Camacho is described as “inquisitive, humble, focused, resilient and compassionate” by her counselor, Nicole Huff, who said that Camacho turned her life around and did “not let grief define her. Hard work, outstanding attitude and determination have resulted in a senior year of nothing but As and Bs.” The high school graduate, who has a “keen eye for fashion,” wants to model in her own clothing designs.

Alta’s Saskia Paepke-Chile, knowing little English, moved to Utah from Brazil her freshman year.

“I was very concerned about her ability to not only acclimate to a new language, country, school and living situation, but also her ability to successfully complete her classes,” wrote her counselor, Jennifer Scheffner, in a recommendation letter. “I quickly learned that Saskia is a young woman with a fiery determination to succeed and an insatiable desire for knowledge. What I did not take into consideration was her determination to learn and incredible work ethic.”

Paepke-Chile, who plans to attend the U of U, was Alta’s Sterling Scholar in World Languages. She also was Alta’s Ballroom Team president and was active with the school’s Latinos in Action and Peer Leadership Team as well as involved in the district’s Student Advisory Council and tutoring Sprucewood Elementary students despite her mother dying from cancer in Brazil.

“She is a prime example of resilience, hard work and immense potential,” Scheffner said.

Corner Canyons’ Abbey Aamodt also has shown her drive to succeed in the face of adversity, Haycock said.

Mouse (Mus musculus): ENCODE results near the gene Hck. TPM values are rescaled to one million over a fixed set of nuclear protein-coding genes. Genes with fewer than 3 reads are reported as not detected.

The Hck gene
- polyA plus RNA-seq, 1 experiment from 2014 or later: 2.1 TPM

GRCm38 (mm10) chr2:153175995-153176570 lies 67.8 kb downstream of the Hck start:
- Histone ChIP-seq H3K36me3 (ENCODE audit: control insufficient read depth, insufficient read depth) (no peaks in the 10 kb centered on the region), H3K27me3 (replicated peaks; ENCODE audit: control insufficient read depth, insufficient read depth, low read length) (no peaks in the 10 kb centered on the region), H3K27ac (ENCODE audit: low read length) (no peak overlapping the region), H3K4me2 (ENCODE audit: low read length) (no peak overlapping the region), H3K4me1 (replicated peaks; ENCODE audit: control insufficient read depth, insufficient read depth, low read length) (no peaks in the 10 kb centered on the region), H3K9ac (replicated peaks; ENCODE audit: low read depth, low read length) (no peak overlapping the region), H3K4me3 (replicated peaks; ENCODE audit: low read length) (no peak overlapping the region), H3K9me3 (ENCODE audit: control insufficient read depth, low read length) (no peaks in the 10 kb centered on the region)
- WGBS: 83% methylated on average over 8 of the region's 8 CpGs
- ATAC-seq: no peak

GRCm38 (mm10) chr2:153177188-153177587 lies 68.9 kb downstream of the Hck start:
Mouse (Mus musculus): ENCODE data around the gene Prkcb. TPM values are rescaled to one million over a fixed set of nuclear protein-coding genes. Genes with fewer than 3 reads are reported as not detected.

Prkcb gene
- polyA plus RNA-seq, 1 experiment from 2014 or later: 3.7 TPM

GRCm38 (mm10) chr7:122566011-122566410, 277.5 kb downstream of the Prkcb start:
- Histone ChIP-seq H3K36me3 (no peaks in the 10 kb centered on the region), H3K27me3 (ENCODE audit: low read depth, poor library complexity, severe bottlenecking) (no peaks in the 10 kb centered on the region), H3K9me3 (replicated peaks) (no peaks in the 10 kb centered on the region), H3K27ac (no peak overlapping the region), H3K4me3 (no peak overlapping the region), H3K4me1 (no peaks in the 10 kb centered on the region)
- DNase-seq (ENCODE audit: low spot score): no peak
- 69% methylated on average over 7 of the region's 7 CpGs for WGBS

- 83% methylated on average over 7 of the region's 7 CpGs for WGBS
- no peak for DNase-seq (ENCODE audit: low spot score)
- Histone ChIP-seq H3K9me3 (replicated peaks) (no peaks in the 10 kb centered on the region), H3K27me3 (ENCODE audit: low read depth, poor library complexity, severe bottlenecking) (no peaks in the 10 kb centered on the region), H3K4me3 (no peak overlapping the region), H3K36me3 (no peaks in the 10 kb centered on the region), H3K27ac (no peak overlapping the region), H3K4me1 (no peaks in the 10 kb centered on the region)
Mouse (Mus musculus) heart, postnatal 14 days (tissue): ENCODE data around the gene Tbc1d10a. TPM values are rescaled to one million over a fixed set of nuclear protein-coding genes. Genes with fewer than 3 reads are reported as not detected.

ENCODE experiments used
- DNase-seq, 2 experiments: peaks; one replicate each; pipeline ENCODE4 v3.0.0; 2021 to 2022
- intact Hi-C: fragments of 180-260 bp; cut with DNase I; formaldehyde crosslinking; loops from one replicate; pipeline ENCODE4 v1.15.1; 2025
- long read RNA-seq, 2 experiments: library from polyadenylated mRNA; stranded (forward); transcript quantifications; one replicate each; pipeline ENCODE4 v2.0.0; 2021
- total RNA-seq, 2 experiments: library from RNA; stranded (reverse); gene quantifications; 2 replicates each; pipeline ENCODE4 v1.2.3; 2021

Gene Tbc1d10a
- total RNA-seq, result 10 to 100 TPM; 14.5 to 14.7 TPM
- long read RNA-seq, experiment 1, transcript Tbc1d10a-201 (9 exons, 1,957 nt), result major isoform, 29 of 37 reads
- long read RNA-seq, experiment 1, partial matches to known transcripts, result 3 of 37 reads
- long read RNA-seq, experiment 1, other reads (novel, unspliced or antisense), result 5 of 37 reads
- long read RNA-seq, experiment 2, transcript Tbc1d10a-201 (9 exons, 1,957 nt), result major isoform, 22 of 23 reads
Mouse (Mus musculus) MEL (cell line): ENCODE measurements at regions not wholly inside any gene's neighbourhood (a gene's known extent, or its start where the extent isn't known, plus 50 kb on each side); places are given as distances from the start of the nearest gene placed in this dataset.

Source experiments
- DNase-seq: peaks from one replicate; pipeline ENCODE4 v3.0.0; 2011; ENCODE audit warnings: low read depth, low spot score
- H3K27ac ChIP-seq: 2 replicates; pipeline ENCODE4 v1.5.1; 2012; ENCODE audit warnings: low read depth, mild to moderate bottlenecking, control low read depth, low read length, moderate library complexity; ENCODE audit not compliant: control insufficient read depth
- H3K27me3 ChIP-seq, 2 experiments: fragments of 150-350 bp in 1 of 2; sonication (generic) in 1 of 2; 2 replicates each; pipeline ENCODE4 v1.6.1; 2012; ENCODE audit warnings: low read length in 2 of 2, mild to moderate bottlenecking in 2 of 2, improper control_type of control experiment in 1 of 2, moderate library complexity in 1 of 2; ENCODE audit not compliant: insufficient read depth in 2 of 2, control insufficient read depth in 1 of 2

“Early challenges molded her commitment to setting ambitious goals, which included challenging coursework, excellent grades and setting her sights on a college education,” Haycock said. “In the midst of it all, there have been moments of heartache, grief and pain due to family crises, but Abbey rose to these challenges and uses them to gain strength and purpose. She now dedicates herself to leadership and service.”

Aamodt plans to join Paepke-Chile at the U to pursue a degree in architecture and interior design so she can renovate and build homes to give back to the community.

Jordan High graduate Elijah Martin moved 11 times before settling in with his aunt during his high school career, said his teacher Aubrie Grass.

“Elijah had a lot of classes to retake, but he’s done so through hard work and determination,” she said, adding words like respectful, kind, supportive, hardworking, personable and a natural leader to describe her former student.

Martin, who is attending Missouri Valley College this fall, has a passion to become a world history teacher.

“This passion for teaching is already evident in how he helps fellow students to understand difficult assignments, listens well to varying perspectives and makes sure people feel that they are heard and understood. As an African-American male, he sees the need to have more minority males in teaching positions to inspire and connect with minority students,” Grass said.

Martin thanked Canyons Education Foundation.

“You guys are really helping a lot of people,” he said. “Not just me, but then my future family. You’re going to help my kids and their kids’ kids. Two years ago, college wasn’t something I saw myself doing. One financially, it just wasn’t possible for me; and two, I didn’t have the drive for it. A scholarship like this is going to help me help my own kids and other kids one day.”